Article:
The Sun is Abundant
Former Vice President Al Gore often notes that there is enough solar energy reaching the Earth in one hour to meet the world’s energy needs for a year. Photovoltaic panels already power 2.3 million US households and the solar industry is bigger than coal or steel. The International Energy Agency recently declared that solar offers the cheapest form of electricity in history. According to the Solar Energy Industries Association, solar has an annual growth rate of 49 percent over the last decade.
The Price of Solar is Dropping Fast
According to EnergySage, the average cost of solar power has dropped from $3.69 per watt in 2015 to $2.09 today. A 6 kW system in New York (enough for a modest house) costs $15,900 to $21,300 before state incentives and tax credits.
The Sun Has a Warranty
Well, solar (PV) panels do! They are a long-term investment that can last up to 30 years. Panels generally have warranties that cover equipment (defects, premature wear) and also performance. Equipment warranties last from 10 to 25 years, and should guarantee no more than a 10 to 20 percent loss of performance over the life of the panel. Read the fine print.
You Don’t Need Panels
If your place isn’t properly oriented to the sun, or is shaded, or if you rent, you may want to consider a community solar subscription service where customers gain access to energy savings from electricity produced at a solar farm. They’ll save you money too. Through a larger-scale variation, Community Choice Aggregation (CCA), entire towns and communities can source their power from the sun (though by law individuals can opt out). Central Hudson’s Clean Energy Marketplace offers incentives and allows you to compare and estimate savings when choosing community solar. Check if your energy provider offers something similar.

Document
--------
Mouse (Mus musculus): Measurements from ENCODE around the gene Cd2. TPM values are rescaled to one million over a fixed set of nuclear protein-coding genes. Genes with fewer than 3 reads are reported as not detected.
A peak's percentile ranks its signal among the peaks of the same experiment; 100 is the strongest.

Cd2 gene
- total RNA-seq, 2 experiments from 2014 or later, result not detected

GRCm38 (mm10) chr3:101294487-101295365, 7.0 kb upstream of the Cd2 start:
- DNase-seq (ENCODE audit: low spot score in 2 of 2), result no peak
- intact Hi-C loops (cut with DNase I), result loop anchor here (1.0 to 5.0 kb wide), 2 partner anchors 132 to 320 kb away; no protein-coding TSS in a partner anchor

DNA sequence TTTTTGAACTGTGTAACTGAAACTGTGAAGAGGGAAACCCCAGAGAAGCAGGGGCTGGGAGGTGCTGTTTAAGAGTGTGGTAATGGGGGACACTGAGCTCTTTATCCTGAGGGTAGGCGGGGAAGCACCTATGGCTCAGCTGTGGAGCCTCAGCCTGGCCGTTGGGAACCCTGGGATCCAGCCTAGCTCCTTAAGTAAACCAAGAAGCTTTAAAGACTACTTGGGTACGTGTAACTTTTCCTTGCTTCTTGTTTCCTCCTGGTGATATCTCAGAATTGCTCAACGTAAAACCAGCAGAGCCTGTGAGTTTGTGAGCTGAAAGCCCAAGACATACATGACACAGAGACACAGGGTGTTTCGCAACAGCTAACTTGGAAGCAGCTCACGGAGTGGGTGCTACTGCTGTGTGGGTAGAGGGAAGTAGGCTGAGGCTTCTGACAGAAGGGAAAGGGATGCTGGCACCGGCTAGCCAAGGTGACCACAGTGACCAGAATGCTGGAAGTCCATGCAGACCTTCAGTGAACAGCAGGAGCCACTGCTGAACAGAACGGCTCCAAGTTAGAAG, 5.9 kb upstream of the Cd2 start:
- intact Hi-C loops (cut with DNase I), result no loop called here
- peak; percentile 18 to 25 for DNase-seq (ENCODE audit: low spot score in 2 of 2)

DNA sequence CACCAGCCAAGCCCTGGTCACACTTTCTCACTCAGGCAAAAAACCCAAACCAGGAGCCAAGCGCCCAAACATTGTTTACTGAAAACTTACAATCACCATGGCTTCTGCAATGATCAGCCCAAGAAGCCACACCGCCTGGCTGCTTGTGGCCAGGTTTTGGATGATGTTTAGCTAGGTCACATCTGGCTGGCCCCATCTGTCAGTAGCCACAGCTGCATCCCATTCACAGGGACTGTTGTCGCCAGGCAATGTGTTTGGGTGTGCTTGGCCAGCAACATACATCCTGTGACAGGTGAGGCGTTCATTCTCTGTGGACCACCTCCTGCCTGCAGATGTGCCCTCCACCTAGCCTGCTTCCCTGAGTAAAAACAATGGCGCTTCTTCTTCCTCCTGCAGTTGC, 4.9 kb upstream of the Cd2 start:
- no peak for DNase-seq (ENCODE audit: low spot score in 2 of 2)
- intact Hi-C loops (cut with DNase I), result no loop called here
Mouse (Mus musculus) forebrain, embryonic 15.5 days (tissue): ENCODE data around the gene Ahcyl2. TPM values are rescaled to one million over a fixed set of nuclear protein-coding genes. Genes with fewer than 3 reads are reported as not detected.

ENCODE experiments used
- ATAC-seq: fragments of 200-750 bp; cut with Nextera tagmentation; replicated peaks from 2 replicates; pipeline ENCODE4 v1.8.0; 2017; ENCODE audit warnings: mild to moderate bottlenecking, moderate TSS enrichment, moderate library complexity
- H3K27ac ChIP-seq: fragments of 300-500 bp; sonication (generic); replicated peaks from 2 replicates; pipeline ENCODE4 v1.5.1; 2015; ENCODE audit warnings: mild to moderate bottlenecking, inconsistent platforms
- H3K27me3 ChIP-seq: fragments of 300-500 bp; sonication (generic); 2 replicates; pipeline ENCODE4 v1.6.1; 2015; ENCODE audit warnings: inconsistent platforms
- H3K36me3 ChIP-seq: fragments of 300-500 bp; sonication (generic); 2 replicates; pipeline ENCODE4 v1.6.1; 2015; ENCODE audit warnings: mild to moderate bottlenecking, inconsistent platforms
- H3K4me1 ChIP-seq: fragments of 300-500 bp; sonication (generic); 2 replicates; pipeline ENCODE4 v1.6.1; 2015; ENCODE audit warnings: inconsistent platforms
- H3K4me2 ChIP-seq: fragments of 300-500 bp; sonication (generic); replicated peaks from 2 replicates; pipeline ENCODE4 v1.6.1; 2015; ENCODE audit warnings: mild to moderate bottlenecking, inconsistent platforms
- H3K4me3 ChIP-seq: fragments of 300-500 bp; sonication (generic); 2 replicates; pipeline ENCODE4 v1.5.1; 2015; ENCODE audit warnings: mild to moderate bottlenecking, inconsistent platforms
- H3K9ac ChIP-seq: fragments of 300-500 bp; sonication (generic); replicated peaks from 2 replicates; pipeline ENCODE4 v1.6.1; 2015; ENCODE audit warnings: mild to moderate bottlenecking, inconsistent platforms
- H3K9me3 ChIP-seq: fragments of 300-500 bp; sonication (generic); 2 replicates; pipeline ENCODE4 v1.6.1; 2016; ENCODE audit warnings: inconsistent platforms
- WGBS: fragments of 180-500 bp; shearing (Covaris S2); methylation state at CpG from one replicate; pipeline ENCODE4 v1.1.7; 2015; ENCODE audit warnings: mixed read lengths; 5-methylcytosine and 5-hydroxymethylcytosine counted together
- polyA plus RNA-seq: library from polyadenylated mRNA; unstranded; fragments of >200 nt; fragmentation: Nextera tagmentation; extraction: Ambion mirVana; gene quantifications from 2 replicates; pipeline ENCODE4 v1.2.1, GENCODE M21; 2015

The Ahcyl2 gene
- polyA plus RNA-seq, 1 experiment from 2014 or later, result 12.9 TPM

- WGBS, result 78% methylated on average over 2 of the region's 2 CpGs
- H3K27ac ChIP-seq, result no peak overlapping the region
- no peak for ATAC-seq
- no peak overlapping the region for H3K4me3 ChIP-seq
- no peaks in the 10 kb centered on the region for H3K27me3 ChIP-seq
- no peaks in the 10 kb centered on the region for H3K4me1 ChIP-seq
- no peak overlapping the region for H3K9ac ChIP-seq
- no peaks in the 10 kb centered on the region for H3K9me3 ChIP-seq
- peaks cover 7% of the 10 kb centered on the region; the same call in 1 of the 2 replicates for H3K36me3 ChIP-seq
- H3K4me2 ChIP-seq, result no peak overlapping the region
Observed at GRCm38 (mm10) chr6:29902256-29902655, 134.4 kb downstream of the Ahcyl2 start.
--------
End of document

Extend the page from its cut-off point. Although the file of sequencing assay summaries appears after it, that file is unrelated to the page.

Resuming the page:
Your Meter Can Run Backward
If your PV system is connected to the grid (as most are), you have access to “net metering.” Whenever your panels produce more electricity than you’re using, the surplus gets put back into the grid, making the economics of solar even better. Current regulations in New York on net metering are in transition but your installation contractor will be on top of them.
You Can Put the Sun in A Box
If the box is a battery, that is. Battery storage is fast dropping in price thanks to standard models like Tesla’s Powerwall, but storage can also be customized for your needs.
New York Loves the Sun
The Climate Leadership and Community Protection Act was passed last year and provides a template for New York State to transition off of fossil fuels, starting with the ambitious target of 70 percent carbon-free electricity by 2030. A major focus is on making sure renewables are affordable and accessible for people without a ton of money, so watch for solar energy to be even more visible going forward.